Effects of selenium yeast on rumen fermentation, lactation performance and feed digestibilities in lactating dairy cows - PowerPoint PPT Presentation

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Effects of selenium yeast on rumen fermentation, lactation performance and feed digestibilities in lactating dairy cows

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Title: Effects of selenium yeast on rumen fermentation, lactation performance and feed digestibilities in lactating dairy cows Author: boko Last modified by – PowerPoint PPT presentation

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Title: Effects of selenium yeast on rumen fermentation, lactation performance and feed digestibilities in lactating dairy cows


1
Effects of selenium yeast on rumen fermentation,
lactation performance andfeed digestibilities
in lactating dairy cows
  • C. Wang A, Q. Liu A,?, W.Z. Yang A,B, Q. Dong A,
    X.M. Yang C, D.C. He C, P. Zhang D, (July 2009)
  • Presented by AbouBaker Elhajee

2
Introduction
  • Selenium is recognized as an essential trace
    element.
  • It is a powerful catalytic element constituting
  • the active centre of about 20 selenoproteins
  • Selenium displays metabolic function related to
    maintenance of integrity and defenses of the
    organism.

3
Supplementation
  • Se content within plants can be extremely
    variable. Consequently, selenium in diets can be
    deficient.
  • Se supplementation may be required to improve the
    performance and health of dairy , enhance the
    nutritional quality of the milk product

4
Forms
  • Inorganic Se (i.e., sodium selenite or selenate)
    and organic Se (i.e., selenium-yeast SY).
  • Most studies reported that organic Se is less
    toxic than inorganic Se, Bioavailability of SY
    higher than inorganic Se sources , leads to
    higher Se content in milk.

5
  • Results of SY on milk yields and milk components
    from literature are inconclusive.
  • These contrasting results could be due to
    differences in the composition of the diet and/or
    to the dose of SY and lactation period of dairy
    cow (Juniper et al., 2006)..

6
Objectives
  • The aim of this work was to evaluate the effects
    of SY supplemented dose on rumen fermentation,
    lactation performance, milk selenium content and
    feed digestion in mid-lactation dairy cows.

7
Materials and methods
  • Animals and experimental design.
  • - Twenty-eight Holstein dairy cows were
    assigned to a replicated 44 Latin square.
  • - Treatments were control, LSY, MSY and HSY
    with 0,150, 300, and 450 mg SY per kg of (DM)
    respectively.
  • - Experimental periods were 45 days with 30
    days of adaptation and 15 days of sampling.

8
  • Dry matter intake, milk yield, milk components
    and milk selenium.
  • - Feed offered and refused were measured daily
    for each cow (DM intake).
  • - Milk yields were recorded daily.
  • - Milk Samples for analysis of
    milkcomposition and measure milk Se
    concentration.

9
  • Rumen pH and fermentation characteristics.
  • - were measured on two consecutive days at the
    beginning (days 1 and 2) and end (days 44 and 45)
    of each period. At 0, 3, 6, and 9 h after the
    morning feeding, samples (about 100 mL) of rumen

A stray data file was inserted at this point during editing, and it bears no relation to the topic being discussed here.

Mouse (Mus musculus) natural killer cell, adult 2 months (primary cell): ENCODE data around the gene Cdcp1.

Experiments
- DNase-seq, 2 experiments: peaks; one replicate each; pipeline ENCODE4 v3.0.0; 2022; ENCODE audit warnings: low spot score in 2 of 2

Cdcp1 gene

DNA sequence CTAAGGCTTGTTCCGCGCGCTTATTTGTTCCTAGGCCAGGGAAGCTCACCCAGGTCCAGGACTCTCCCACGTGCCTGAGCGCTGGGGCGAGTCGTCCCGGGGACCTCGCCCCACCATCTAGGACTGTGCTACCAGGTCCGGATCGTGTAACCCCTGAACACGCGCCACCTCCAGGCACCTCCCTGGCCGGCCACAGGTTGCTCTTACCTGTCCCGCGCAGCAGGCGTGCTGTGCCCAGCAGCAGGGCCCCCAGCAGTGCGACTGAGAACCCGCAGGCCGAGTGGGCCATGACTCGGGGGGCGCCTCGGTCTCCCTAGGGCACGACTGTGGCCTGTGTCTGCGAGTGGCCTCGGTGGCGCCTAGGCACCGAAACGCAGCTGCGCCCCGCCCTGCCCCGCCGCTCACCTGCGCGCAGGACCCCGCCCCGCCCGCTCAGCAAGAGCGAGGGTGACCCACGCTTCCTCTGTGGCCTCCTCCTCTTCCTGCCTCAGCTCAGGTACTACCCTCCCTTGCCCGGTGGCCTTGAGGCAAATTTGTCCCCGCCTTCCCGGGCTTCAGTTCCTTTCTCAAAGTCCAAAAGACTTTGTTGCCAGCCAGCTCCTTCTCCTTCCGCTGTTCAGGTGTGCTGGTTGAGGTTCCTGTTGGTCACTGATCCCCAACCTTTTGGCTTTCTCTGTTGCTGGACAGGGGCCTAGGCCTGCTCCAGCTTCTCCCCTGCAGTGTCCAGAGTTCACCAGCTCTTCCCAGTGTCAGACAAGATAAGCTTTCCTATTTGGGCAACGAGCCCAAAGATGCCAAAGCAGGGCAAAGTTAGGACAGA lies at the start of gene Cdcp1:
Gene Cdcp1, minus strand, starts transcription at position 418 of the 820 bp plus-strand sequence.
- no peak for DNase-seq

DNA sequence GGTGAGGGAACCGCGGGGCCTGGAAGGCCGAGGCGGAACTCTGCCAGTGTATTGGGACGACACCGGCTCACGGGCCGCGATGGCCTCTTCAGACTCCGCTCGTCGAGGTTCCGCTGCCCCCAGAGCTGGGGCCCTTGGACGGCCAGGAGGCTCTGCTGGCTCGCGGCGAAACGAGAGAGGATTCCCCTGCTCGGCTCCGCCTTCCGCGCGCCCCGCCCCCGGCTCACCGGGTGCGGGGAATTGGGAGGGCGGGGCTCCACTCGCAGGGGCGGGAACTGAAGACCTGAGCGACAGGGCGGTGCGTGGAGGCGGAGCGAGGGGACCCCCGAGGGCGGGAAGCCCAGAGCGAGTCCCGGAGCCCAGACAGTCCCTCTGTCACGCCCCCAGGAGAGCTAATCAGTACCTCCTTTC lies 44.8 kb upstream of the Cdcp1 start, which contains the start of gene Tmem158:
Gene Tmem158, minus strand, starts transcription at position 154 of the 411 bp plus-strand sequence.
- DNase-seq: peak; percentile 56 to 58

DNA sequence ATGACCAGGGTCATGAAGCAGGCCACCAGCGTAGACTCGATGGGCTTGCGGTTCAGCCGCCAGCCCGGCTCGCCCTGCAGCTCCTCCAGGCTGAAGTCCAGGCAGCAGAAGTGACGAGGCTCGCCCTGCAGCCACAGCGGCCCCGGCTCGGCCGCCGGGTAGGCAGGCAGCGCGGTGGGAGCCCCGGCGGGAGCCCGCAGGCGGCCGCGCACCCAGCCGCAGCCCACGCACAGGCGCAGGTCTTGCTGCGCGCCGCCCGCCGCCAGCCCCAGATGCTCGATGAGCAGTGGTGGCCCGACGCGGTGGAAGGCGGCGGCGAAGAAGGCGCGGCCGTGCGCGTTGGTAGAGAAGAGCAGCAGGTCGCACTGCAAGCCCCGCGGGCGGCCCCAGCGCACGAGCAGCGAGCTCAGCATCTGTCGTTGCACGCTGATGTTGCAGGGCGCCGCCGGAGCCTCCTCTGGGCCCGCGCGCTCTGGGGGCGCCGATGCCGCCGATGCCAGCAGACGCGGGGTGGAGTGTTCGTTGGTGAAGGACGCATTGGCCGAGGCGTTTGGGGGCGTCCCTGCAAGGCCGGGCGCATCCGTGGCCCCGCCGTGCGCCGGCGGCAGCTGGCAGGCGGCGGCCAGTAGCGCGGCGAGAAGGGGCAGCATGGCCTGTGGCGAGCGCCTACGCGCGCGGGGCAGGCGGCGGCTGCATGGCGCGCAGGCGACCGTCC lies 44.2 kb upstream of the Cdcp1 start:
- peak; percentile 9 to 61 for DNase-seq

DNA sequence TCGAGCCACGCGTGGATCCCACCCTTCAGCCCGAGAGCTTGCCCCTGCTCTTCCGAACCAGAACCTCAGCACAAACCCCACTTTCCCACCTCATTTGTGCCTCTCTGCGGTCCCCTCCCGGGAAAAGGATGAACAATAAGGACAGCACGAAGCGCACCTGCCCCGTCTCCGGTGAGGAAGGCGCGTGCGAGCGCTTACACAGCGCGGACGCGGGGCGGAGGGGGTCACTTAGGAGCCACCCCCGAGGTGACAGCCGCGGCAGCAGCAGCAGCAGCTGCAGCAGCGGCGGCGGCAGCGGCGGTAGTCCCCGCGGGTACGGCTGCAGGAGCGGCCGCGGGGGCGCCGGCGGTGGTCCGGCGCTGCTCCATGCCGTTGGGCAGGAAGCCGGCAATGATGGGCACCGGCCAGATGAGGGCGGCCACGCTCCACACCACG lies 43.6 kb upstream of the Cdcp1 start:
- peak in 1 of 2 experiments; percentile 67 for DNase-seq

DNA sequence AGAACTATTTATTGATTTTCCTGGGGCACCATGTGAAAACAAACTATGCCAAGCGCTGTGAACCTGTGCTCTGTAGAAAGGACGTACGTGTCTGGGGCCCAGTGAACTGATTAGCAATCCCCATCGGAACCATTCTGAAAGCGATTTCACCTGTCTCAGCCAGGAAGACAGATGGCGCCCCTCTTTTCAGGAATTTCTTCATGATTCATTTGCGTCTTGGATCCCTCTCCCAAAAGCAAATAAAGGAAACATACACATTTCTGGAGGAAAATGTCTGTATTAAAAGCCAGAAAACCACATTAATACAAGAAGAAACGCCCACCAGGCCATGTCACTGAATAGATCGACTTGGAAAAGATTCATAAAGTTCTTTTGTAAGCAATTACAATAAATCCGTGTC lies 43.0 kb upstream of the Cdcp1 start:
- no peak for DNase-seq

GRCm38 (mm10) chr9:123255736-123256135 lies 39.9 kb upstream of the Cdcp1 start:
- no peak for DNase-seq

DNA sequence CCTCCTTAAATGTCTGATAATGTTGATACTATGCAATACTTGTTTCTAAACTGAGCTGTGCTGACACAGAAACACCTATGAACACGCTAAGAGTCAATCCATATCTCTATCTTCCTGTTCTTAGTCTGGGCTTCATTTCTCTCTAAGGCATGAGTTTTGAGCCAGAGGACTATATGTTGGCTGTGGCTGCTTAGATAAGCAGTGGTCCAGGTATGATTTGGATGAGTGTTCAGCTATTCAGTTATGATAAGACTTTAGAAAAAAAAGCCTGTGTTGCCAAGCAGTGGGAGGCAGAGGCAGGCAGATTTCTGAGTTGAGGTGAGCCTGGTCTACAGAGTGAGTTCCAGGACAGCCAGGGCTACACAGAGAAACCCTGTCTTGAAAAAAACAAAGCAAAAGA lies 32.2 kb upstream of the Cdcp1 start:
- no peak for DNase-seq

fluid were obtained anaerobically via the
    esophagus using a stomach tube
  • - Ruminal pH was immediately measured using an
    electric pH meter

10
  • Rumen pH and fermentation characteristics.
  • -Samples were then strained through four layers
    of cheesecloth. Five milliliters of filtrate was
    preserved by adding 1 mL of 250 g/L (w/v)
    meta-phosphoric acid to determine acetate,
    propionate and butyrate, and 5 mL of filtrate was
    preserved by adding 1 mL of 20 g/L (w/v) H2SO4 to
    determine NH3.

11
  • Apparent digestibility in the total tract
  • -Cows were dosed via the esophagus with 5 g of
    chromic oxide per day per cow in two equal
    proportions at 0700 and 1900 h from days 23 to
    43 of each period as a digestion marker..
  • -fecal samples were collected from the rectum of
    each cow during days 31 to 43 of each period .

12
Results
  • Ruminal pH and fermentation.
  • -There was no significant difference in ruminal
    pH .
  • -Ratio of acetate to propionate was lower for
    LSY, MSY and HSY than for control

13
  • Dry matter intake, milk yield, milk components
    and milk selenium
  • -Dry matter intake was not affected.
  • -Milk yields were higher for LSY and MSY than
    for HSY and control
  • -Milk selenium content was linearly and
    quadratically increased as increasing SY
    supplementation.

14
  • Digestibility in the total tract.
  • Were higher for LSY and MSY than for control
    and HSY.

15
Conclusion
  • Increasing supplementation of cow diet with
    selenium yeast from 150 to 300 mg/kg dietary DM
    compared with control increased milk yield and 4
    FCM.
  • Improved milk production was likely due to the
    increased total digestibilities of feeds since
    DMI was not affected.
  • The further increase of SY dose from 300 to 450
    mg/kg dietary DM was not beneficial

16
Recommendation
  • Selenium yeast modulates the digestive
    microorganisms or enzymes in a dose-dependent
    manner and the optimum SY supplemented dose was
    about 300 mg/kg in the present experimental
    conditions.
  • SY supplementation in the diets of lactating
    dairy cows could be an efficient way to increase
    milk Se content.

17
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